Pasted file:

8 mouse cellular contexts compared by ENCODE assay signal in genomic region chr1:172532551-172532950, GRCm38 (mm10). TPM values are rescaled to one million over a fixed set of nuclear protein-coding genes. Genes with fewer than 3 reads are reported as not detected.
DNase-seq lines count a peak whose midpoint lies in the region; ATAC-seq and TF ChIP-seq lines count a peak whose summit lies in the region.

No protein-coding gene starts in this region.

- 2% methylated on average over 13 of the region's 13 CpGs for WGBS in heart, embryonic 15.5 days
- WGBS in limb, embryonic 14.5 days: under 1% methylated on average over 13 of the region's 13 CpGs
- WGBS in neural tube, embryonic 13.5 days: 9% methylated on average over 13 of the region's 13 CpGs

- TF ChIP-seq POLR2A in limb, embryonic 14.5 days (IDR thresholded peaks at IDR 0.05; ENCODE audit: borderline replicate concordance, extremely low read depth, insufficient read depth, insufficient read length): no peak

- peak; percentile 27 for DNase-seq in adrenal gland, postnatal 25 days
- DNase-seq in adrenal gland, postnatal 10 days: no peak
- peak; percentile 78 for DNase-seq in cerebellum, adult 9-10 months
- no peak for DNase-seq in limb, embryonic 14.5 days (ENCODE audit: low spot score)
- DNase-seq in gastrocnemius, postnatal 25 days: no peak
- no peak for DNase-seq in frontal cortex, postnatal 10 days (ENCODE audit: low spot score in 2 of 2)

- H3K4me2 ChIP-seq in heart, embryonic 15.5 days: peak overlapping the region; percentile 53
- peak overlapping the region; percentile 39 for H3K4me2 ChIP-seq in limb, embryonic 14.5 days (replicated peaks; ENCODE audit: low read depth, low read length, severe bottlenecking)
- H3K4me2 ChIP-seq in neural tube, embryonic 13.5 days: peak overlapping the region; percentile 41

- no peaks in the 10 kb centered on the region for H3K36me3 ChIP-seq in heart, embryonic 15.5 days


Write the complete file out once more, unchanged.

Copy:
8 mouse cellular contexts compared by ENCODE assay signal in genomic region chr1:172532551-172532950, GRCm38 (mm10). TPM values are rescaled to one million over a fixed set of nuclear protein-coding genes. Genes with fewer than 3 reads are reported as not detected.
DNase-seq lines count a peak whose midpoint lies in the region; ATAC-seq and TF ChIP-seq lines count a peak whose summit lies in the region.

No protein-coding gene starts in this region.

- 2% methylated on average over 13 of the region's 13 CpGs for WGBS in heart, embryonic 15.5 days
- WGBS in limb, embryonic 14.5 days: under 1% methylated on average over 13 of the region's 13 CpGs
- WGBS in neural tube, embryonic 13.5 days: 9% methylated on average over 13 of the region's 13 CpGs

- TF ChIP-seq POLR2A in limb, embryonic 14.5 days (IDR thresholded peaks at IDR 0.05; ENCODE audit: borderline replicate concordance, extremely low read depth, insufficient read depth, insufficient read length): no peak

- peak; percentile 27 for DNase-seq in adrenal gland, postnatal 25 days
- DNase-seq in adrenal gland, postnatal 10 days: no peak
- peak; percentile 78 for DNase-seq in cerebellum, adult 9-10 months
- no peak for DNase-seq in limb, embryonic 14.5 days (ENCODE audit: low spot score)
- DNase-seq in gastrocnemius, postnatal 25 days: no peak
- no peak for DNase-seq in frontal cortex, postnatal 10 days (ENCODE audit: low spot score in 2 of 2)

- H3K4me2 ChIP-seq in heart, embryonic 15.5 days: peak overlapping the region; percentile 53
- peak overlapping the region; percentile 39 for H3K4me2 ChIP-seq in limb, embryonic 14.5 days (replicated peaks; ENCODE audit: low read depth, low read length, severe bottlenecking)
- H3K4me2 ChIP-seq in neural tube, embryonic 13.5 days: peak overlapping the region; percentile 41

- no peaks in the 10 kb centered on the region for H3K36me3 ChIP-seq in heart, embryonic 15.5 days